It is disconcerting when porn users discover that a product promoted as an effective and harmless way to enhance sexuality ends up causing seri­ous sexual problems. A fifty-seven-year-old man recently e-mailed our HealthySex. com Web site: “I have this sex problem,” he wrote. “I have been masturbating to porn for so long that when I am with my loving girlfriend I’m unable to naturally get turned on. This is causing terrible problems for us. I want to have a normal sexual relationship with her like I used to have before I got into porn. I have no physical problems in maintaining an erection. Sorry for being so blunt. I do not want to lose this woman. I just want my natural self back.”

Unfortunately, this man’s experience is not unique. Habitual porn use can cause a wide variety of sexual difficulties. Here is a checklist of some of the most common sexual problems we see in our clinical work with porn users. You may want to consider whether any of these apply to you or your partner.

Top Ten Sexual Problems from Using Porn

__ 1. Avoiding or lacking interest in sex with a real partner

__ 2. Experiencing difficulty becoming sexually aroused with a real

partner

__ 3. Experiencing difficulty getting or maintaining erections with a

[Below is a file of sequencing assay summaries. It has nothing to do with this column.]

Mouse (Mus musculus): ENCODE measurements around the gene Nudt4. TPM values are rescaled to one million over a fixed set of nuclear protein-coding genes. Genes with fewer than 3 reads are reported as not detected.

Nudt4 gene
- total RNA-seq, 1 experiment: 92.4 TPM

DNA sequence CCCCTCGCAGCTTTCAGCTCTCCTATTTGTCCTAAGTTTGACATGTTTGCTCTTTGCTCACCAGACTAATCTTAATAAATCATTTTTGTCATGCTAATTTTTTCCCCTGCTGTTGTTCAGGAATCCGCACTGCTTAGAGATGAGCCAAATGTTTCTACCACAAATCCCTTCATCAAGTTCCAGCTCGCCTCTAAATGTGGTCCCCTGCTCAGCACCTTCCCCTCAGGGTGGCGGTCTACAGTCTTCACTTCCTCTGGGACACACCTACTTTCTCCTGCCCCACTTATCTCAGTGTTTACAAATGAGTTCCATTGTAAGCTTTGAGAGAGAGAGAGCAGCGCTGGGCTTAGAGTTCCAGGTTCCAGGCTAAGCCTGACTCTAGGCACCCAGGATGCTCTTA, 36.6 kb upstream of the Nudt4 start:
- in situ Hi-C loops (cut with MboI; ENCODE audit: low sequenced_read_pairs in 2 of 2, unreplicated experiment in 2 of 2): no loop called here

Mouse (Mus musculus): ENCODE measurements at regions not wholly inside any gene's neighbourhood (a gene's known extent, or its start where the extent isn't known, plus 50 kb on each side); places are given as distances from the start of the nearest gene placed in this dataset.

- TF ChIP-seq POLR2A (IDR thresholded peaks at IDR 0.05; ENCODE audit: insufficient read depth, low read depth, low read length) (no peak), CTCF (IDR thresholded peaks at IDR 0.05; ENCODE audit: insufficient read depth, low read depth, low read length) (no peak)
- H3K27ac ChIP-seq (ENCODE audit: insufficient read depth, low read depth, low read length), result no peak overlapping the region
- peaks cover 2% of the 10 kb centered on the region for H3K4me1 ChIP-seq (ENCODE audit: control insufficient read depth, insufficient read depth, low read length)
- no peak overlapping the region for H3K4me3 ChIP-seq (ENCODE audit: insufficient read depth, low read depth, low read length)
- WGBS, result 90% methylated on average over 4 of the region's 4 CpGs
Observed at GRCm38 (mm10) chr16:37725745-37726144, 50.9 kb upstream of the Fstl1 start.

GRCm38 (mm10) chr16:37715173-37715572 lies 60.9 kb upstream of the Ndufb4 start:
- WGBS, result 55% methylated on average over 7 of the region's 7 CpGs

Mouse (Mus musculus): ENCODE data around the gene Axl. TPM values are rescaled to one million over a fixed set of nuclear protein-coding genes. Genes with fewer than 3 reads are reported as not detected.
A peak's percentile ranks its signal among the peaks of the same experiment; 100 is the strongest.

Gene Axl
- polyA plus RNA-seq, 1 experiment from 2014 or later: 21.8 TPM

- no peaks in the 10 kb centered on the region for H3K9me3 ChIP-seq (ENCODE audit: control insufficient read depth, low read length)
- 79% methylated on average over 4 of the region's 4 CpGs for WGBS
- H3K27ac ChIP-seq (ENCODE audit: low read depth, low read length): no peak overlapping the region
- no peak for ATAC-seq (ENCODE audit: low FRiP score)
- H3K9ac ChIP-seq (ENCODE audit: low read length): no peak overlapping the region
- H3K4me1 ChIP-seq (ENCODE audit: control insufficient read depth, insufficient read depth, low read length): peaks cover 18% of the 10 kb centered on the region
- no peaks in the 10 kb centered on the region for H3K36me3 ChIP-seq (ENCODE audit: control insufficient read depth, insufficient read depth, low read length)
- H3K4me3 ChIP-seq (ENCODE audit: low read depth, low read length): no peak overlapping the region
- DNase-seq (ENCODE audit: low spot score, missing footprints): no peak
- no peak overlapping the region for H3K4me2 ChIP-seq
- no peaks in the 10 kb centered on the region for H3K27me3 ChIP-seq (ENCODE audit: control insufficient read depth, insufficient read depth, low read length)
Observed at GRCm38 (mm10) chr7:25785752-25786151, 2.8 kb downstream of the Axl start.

real partner

__ 4. Having trouble reaching orgasm with a real partner

__ 5. Experiencing intrusive thoughts and images of porn during sex

__ 6. Being demanding or rough with a sexual partner

__ 7. Feeling emotionally distant and not present during sex

__ 8. Feeling dissatisfied following an encounter with a real partner

__ 9. Having difficulty establishing or maintaining an intimate rela­tionship

__ 10. Engaging in out-of-control or risky sexual behaviors

As humans we are born with the body parts needed to feel sexual sen­sations and enjoy sexual relationships. But for the most part our sexual appetites and behaviors are learned behaviors. Porn provides powerful sexual training. It can shape our sexual interests and the way we experi­ence sexual pleasure. For instance, porn teaches us to associate our or­gasms with being alone and lusting after strangers rather than being with an actual living, breathing, and loving partner.